Why you should empower your social media managers

Image of a Mario star spray-painted on a wall.

It was my dog’s birthday a few months ago, and because my wife and I are those kind of dog owners, I headed out to buy some gifts. I always love being able to support local businesses as opposed to the Petco’s and Petsmart’s of the world – not that there’s anything wrong with those – so I found a little shop here in Pioneer Square and popped in to pick up a few things.

The guy at the store was really helpful, and chatted with me a bunch about my dog and what kind of stuff he liked. I picked out a few things, and as I was checking out, the guy grabbed a few extras – some snacks and treats – and threw them into my bag, no charge. I thanked him and left.

Now, there’s nothing particularly remarkable about that interaction, but it meant a lot to me that the guy cared enough about his business and me, as a customer, to make that gesture.

This is the exact kind of thing social media managers should be empowered to do.

No matter the size of your business, your social media manager is the guy working on the floor, interacting one-to-one with your customers. You want that person to be likable, helpful and memorable, and sometimes that means giving out little perks or remedying bad situations.

If your social media manager is empowered to do those things, the exchange is seamless; it functions like that in-person exchange I had in the Pioneer Square pet store. But if your social media manager has to run through five different people to get a simple gesture approved, the customer is left hanging while you figure things out. Imagine how awkward it would have been if the guy at the pet store had said, “Hold on here for five minutes while I go in the back and ask my manager if I can give you some free stuff.”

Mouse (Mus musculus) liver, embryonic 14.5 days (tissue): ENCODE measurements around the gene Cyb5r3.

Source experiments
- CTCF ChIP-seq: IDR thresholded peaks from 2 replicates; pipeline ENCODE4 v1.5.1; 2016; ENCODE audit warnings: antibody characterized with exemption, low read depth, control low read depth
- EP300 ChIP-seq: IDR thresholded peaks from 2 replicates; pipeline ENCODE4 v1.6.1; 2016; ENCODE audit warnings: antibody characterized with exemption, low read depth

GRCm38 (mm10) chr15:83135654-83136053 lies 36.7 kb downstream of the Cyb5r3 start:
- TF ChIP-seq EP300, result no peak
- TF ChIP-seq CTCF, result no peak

It’s especially bad if the customer in question is angry or has made a complaint – you want those things solved ASAP. 

The reason you do this is that it makes customers happy and it costs you virtually nothing. I still go to the Petco right next to my house, but I’ve made a point to visit the mom-and-pop pet shop because they created a good experience and made me want to come back.

That’s what you want with social media. Not Likes, not retweets, not more followers. You want people who love your brand and will evangelize it to others. That’s the social part of social media; it’s where real life and social networks intersect, and it’s the difference between numbers and a community.